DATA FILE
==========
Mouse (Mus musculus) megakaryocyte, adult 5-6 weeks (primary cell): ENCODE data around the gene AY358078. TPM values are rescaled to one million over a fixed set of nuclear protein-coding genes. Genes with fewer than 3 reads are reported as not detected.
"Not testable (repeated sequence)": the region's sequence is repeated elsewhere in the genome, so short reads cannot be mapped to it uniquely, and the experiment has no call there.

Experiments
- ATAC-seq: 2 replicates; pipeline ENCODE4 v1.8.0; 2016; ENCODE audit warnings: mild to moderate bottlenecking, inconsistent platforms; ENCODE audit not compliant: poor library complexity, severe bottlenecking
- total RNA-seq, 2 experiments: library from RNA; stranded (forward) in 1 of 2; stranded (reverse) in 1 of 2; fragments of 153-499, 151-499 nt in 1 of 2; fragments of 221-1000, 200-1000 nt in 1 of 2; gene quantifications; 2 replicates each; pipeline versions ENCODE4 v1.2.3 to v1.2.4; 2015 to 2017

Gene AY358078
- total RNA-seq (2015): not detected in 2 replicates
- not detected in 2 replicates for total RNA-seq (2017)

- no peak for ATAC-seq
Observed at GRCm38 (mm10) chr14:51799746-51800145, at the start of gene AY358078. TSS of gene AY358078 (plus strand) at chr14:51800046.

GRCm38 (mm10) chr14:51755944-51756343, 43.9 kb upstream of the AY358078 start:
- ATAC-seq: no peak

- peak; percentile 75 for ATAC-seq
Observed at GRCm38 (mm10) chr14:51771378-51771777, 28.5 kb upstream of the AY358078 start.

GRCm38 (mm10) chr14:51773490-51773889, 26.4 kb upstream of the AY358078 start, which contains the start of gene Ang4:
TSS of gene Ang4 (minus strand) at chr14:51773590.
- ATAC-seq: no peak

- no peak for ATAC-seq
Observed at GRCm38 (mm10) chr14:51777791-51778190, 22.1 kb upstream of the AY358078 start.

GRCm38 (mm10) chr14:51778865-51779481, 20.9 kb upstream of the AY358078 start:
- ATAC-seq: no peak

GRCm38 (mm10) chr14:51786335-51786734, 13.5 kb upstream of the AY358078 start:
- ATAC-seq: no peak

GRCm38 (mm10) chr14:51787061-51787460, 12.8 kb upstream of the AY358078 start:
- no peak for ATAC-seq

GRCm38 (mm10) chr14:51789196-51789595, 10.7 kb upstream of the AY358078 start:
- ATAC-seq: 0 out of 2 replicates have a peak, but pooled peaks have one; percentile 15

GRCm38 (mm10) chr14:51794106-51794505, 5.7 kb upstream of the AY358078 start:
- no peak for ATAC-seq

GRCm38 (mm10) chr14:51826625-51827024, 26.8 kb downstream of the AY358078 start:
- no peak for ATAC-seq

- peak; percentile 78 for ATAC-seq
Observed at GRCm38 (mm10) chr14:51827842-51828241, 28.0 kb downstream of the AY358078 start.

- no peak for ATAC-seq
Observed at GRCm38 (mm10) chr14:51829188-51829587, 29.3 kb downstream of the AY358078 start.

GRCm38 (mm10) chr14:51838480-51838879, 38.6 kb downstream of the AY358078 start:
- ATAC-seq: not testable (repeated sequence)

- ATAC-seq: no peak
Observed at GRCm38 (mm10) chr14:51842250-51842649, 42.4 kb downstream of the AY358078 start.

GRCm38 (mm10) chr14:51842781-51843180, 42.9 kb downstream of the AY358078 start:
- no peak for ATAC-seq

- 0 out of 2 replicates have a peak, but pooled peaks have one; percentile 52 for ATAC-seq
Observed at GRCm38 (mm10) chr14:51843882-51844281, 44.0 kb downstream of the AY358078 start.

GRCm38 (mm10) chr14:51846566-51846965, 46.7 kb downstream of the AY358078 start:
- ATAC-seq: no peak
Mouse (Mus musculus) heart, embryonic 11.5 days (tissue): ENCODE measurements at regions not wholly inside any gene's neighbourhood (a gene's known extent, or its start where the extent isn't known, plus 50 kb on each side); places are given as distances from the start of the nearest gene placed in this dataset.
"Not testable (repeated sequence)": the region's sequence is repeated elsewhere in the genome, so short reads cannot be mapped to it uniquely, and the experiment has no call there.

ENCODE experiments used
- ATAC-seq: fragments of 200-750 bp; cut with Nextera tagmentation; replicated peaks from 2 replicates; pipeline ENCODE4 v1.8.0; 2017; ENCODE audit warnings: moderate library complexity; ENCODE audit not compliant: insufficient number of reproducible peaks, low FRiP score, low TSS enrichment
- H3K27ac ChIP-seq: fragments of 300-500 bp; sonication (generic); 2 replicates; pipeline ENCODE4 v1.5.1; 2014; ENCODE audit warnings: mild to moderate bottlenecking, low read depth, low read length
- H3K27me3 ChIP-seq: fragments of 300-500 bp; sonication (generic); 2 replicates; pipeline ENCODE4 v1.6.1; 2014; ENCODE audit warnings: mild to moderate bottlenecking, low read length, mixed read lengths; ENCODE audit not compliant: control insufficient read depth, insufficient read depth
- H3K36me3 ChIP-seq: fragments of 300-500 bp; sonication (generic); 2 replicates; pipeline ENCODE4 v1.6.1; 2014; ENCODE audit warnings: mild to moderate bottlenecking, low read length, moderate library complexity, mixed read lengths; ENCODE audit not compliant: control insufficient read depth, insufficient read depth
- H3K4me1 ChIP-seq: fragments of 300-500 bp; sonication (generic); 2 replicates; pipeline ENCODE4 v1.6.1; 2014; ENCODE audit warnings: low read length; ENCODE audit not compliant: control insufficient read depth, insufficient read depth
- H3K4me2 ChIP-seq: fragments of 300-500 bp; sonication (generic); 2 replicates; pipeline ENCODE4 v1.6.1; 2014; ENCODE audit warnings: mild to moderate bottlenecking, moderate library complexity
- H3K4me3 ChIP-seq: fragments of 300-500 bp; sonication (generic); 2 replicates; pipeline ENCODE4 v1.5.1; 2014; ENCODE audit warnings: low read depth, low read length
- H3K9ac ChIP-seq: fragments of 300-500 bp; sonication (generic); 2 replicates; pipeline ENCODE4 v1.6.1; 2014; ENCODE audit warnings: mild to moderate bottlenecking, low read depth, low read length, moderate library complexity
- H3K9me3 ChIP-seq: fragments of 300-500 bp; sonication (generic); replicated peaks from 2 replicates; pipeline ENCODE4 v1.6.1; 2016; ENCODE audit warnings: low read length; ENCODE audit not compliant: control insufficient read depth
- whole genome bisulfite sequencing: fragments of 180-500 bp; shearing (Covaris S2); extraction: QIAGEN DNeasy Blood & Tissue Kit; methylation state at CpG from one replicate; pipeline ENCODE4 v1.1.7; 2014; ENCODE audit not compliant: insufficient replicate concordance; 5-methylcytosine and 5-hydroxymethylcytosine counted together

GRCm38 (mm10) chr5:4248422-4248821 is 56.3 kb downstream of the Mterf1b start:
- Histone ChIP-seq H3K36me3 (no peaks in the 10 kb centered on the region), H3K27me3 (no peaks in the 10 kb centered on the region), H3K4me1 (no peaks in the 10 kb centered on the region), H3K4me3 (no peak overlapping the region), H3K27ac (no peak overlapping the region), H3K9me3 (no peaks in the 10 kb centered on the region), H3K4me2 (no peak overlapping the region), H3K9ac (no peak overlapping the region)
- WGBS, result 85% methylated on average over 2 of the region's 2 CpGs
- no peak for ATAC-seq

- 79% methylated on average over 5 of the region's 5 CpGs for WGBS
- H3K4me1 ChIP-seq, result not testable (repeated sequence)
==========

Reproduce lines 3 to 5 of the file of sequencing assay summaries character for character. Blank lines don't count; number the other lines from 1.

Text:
Experiments
- ATAC-seq: 2 replicates; pipeline ENCODE4 v1.8.0; 2016; ENCODE audit warnings: mild to moderate bottlenecking, inconsistent platforms; ENCODE audit not compliant: poor library complexity, severe bottlenecking
- total RNA-seq, 2 experiments: library from RNA; stranded (forward) in 1 of 2; stranded (reverse) in 1 of 2; fragments of 153-499, 151-499 nt in 1 of 2; fragments of 221-1000, 200-1000 nt in 1 of 2; gene quantifications; 2 replicates each; pipeline versions ENCODE4 v1.2.3 to v1.2.4; 2015 to 2017